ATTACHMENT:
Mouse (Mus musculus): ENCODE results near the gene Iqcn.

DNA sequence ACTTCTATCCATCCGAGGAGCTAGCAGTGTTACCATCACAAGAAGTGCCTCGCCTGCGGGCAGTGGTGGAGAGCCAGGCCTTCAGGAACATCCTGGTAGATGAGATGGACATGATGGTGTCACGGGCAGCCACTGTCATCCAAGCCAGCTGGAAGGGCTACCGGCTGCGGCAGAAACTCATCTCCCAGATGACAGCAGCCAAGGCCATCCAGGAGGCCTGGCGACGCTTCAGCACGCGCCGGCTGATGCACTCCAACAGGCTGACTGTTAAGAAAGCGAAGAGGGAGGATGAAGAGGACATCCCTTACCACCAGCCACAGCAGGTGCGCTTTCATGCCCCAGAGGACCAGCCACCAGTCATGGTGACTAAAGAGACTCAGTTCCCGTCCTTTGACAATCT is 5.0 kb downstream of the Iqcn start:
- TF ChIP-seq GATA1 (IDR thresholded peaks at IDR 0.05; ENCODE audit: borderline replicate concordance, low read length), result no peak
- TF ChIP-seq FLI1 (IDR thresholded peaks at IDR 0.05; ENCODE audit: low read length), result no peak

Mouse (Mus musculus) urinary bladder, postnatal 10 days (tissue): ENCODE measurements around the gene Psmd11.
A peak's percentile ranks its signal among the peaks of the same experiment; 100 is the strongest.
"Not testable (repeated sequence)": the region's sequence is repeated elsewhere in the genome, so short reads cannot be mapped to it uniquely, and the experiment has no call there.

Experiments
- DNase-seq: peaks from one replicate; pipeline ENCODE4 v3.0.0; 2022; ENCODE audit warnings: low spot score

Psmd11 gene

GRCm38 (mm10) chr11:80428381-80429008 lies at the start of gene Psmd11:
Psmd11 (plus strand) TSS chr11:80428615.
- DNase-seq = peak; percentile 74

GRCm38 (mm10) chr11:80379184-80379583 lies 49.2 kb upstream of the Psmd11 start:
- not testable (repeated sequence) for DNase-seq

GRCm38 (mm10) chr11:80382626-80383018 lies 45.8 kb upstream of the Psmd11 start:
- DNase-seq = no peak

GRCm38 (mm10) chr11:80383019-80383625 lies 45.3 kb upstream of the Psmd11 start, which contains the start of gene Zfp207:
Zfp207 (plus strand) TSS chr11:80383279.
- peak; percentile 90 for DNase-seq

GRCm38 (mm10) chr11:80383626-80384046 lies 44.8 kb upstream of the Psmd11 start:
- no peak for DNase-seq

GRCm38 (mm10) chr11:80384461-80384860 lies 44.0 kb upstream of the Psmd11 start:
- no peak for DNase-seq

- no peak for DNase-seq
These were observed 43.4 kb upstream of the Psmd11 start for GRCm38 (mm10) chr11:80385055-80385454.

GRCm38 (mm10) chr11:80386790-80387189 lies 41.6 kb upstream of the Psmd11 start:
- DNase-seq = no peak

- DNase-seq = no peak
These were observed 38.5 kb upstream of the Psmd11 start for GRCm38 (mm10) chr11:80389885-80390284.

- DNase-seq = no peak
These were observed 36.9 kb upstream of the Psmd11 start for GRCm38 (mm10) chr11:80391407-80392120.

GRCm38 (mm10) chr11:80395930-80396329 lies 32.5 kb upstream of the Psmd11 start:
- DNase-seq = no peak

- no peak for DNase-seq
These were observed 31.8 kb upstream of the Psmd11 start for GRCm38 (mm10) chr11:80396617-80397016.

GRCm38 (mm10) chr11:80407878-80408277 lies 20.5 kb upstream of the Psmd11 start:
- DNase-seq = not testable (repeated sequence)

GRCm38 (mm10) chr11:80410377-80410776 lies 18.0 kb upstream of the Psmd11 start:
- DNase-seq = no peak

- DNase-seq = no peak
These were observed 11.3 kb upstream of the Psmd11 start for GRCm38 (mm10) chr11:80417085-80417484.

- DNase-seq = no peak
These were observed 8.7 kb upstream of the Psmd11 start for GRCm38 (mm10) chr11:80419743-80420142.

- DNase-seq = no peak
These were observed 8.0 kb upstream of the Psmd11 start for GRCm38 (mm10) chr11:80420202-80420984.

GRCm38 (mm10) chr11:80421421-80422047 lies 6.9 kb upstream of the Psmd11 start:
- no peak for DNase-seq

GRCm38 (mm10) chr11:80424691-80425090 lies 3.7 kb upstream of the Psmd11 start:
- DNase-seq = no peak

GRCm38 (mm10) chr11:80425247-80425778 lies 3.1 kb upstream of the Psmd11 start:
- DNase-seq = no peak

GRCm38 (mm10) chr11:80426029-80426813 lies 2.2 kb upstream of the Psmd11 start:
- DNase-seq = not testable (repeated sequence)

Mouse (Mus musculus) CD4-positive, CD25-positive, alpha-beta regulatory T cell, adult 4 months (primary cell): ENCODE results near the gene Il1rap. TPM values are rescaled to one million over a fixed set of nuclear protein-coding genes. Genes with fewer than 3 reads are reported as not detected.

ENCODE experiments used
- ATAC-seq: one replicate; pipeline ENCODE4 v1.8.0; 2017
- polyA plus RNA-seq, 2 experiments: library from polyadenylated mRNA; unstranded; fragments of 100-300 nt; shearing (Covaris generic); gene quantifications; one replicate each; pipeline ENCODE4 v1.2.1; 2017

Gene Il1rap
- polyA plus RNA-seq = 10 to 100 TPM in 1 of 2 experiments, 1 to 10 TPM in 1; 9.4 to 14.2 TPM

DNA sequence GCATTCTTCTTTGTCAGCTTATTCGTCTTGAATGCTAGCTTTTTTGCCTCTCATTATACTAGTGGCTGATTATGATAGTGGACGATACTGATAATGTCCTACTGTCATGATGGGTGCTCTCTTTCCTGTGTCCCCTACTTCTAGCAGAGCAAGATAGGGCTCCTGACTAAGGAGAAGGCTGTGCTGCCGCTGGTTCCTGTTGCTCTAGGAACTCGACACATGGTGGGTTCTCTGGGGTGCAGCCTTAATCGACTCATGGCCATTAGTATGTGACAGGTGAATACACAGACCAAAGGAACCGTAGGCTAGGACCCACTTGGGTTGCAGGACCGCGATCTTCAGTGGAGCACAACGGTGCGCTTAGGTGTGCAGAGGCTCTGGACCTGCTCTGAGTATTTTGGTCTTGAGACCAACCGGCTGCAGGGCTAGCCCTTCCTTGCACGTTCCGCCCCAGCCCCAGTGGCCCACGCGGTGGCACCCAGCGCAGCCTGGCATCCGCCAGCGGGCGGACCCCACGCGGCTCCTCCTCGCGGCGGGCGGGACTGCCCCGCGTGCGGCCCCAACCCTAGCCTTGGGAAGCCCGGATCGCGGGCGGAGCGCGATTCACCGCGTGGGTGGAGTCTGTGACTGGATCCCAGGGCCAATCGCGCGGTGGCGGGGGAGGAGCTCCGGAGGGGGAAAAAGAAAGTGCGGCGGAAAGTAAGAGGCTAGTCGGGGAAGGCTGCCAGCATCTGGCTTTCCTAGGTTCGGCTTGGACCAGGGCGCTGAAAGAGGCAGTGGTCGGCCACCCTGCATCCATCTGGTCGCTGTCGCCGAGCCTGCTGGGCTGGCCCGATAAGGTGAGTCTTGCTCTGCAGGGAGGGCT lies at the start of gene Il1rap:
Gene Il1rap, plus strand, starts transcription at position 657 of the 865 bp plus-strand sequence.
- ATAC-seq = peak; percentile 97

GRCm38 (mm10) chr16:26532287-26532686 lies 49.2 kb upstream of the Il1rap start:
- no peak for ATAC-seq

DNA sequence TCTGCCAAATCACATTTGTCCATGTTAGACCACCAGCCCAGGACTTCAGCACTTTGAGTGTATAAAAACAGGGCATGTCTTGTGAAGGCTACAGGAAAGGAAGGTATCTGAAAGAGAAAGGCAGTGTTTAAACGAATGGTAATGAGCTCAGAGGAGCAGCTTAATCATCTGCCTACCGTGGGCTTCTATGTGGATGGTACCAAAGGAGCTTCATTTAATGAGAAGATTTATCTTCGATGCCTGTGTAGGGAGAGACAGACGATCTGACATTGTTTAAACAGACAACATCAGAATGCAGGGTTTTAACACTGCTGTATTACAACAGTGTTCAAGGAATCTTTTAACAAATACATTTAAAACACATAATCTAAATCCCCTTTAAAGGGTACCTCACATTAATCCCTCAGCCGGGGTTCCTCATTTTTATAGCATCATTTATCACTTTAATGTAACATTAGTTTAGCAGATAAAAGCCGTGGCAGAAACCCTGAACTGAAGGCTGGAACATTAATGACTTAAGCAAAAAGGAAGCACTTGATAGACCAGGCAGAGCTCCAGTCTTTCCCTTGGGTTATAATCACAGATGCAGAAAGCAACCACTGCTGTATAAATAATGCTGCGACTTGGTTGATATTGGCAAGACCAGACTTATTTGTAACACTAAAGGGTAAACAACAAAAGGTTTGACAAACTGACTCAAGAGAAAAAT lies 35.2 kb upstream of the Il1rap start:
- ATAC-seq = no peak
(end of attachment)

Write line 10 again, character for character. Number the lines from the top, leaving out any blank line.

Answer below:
Psmd11 gene